Natural Hazards

, Volume 99, Issue 3, pp 1311–1325 | Cite as

A simple earth system model for C3IAM: based on BCC_CSM1.1 and CMIP5 simulations

  • Changyi Liu
  • Xueli ShiEmail author
  • Guoquan Hu
  • Qiufeng Liu
  • Yunwei Dai
  • Wenyan Zhou
  • Chao Wei
  • Yunfei Cao
Open Access
Original Paper


Traditional complex climate system models used in natural sciences cannot match the integrated assessment models well due to differences in temporal and spatial resolutions and especially computational complexities. In this study, we develop a simple earth system model called Beijing Climate Center Simple Earth System Model (BCC_SESM), which is based on the complex BCC_CSM1.1 model and its CMIP5 simulation results as inputs. The basic and complete processes are considered in the BCC_SESM initiating from the carbon emission, including the carbon cycle processes in atmosphere–land–ocean, the radiation forcing and temperature changes. The emission-driven simulation results for historical and RCP8.5 scenarios are selected as the default datasets, and econometric regressions are applied to calibrate the parameters. Projection analysis and sensitive experiments with the BCC_SESM show that this model is parsimonious and robust enough to reproduce results of original complex climate system model. We also compare results of parameters and projection efficacy of different mid-lower emission scenarios simulations by applying this BCC_SESM. The results show that BCC_SESM is suitable for climate projections in the integrated assessment modeling, i.e., the C3IAM.


Climate model IAM BCC_CSM1.1 CMIP5 BCC_SESM 

1 Introduction

In the field of energy and climate economics, integrated assessment models (IAMs) are widely applied to do welfare analysis for energy and climate policies analysis. Generally, the IAM has three main components: first, emission module which design different energy and emission scenarios with social–economic assumptions such as shared socioeconomic pathways (SSPs) (O’Neill et al. 2017); second, climate module which describe cause–effect chains from emissions to temperature rising (Matsuoka et al. 1995; Brenkert et al. 2003; Sokolov et al. 2005; Bouwman et al. 2006; Moss et al. 2010; Yang et al. 2015); third, economic component which optimize economic and social pathways based on calculations of mitigation costs and climate damages. With regard to the climate module, there are various climate models with different complexity levels for various destinations and applications. As summarized in Table 1, the simplest level is the statistical or empirical equations which links emissions directly to temperature rising; the second intermediate level of simple energy balance models or simple climate models (SCMs, Stocker 2011); the highest level with complex climate system models (CSMs) or earth system models (ESMs).
Table 1

Different category of climate models in IAMs




Simple model without carbon redistribution

AIM, considering processes from GHG emissions to temperature increase

Kainuma et al. (2003)

FUND, as climate damage factor for the economics and policy models, majorly considering temperature changes

Tol (2009)

MERGE, temperature changes related to equilibrium temperature and delay

Mann and Richels (2005)

PAGE, temperature changes related to equilibrium temperature and delay

Hope et al. (2007)

Simple climate model with carbon cycle

DICE-2013R, geophysical relationship equations including the carbon cycle, radiative forcing, climate change and climate damage. Three boxes describe carbon flows between atmosphere, land and ocean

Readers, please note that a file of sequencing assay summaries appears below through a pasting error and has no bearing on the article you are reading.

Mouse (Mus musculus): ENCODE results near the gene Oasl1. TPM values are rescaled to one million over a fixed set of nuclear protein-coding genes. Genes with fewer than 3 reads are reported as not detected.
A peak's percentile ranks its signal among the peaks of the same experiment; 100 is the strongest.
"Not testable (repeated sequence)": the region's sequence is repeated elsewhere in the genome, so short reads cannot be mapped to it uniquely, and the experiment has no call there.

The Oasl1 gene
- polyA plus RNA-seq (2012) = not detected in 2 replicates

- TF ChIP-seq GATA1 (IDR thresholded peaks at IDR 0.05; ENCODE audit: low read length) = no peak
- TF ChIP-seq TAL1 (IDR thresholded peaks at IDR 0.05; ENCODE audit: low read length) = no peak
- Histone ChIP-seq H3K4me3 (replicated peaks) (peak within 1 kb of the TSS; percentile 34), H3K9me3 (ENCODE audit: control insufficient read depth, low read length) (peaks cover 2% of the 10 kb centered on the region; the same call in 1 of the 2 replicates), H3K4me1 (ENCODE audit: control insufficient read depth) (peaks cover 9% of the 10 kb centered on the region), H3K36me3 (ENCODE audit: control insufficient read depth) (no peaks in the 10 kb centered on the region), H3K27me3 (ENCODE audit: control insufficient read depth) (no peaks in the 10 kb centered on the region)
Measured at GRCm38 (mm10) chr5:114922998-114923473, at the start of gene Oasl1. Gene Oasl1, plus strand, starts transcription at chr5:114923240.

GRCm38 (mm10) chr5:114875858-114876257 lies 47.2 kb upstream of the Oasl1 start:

Nordhaus and Sztorc (2013)

GCAM, a partial equilibrium focused IAM, atmospheric composition and global mean climate changes using the corresponding model for MAGICC

Brenkert et al. (2003)

Hector, an open-source, object-oriented, simple climate carbon cycle model

Hartin et al. (2015)

IMAGE, pattern scaling for climate parameters, with terrestrial and ocean carbon cycle processes

Bouwman et al. (2006)

MAGICC, upwelling-diffusion energy balance model for climate, mass balance model for carbon cycle with 6 boxes. CO2 fertilization and temperature feedback on terrestrial biosphere were described

Wigley (1991, 1995) and Wigley and Raper (2002).

Complex climate model coupling with carbon cycle from human emissions

MIT IGSM, an intermediate complex earth system model coupled with IAMs. Outputs of the combined anthropogenic and natural emissions models provide the driving forces for the coupled atmospheric chemistry and climate models

Sokolov et al. (2005)

iESM, joint human/climate system, coupling IAM and ESM into a common modeling infrastructure

Collins et al. (2015)

OSCAR v2.2, all components of the Earth system necessary to simulate future climate change represented

Gasser et al. (2016)

BNU_HESM, the complicated earth system model coupled with a simple economic and climate damage component

Yang et al. (2015)

Part of the model review is adopted from van Vuuren et al. (2011a)

There are pros and cons for the three modeling strategies (van Vuuren et al. 2012). The simple statistical or empirical equations are the simplest and most straightforward; however, with the absence of constraint of dynamic physical mechanisms and laws, equations and parameters may be incorrect, and they may lose much useful information within the climate system. By contrast, the complex climate/earth system models are too computational expensive to be fully coupled with higher temporal and spatial resolutions and increasingly complicated parameterization schemes of different climate system components, i.e., the atmosphere, biosphere, hydrosphere (ocean, lakes and rivers), cryosphere (snow and ice) and geosphere (soil and rocks). As the development of scientific and computation techniques, there are also several studies working on the coupling of complex climate system models and human activity ones, such as the MIT IGSM (Sokolov et al. 2005), BNU_HESM (Yang et al. 2015). While in the IAM practice, climate modules are usually simple climate models, such as MAGICC (Wigley 1991, 1995; Wigley and Raper 2002), GCAM (Brenkert et al. 2003) and Hector (Hartin et al. 2015), which has advantages such as parsimony, transparent and computational efficiency.